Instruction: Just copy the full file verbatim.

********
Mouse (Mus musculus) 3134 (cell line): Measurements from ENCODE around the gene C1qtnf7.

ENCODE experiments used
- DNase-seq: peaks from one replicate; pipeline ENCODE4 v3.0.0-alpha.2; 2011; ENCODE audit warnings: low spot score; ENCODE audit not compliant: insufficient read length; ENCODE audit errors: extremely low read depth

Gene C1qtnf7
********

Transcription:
Mouse (Mus musculus) 3134 (cell line): Measurements from ENCODE around the gene C1qtnf7.

ENCODE experiments used
- DNase-seq: peaks from one replicate; pipeline ENCODE4 v3.0.0-alpha.2; 2011; ENCODE audit warnings: low spot score; ENCODE audit not compliant: insufficient read length; ENCODE audit errors: extremely low read depth

Gene C1qtnf7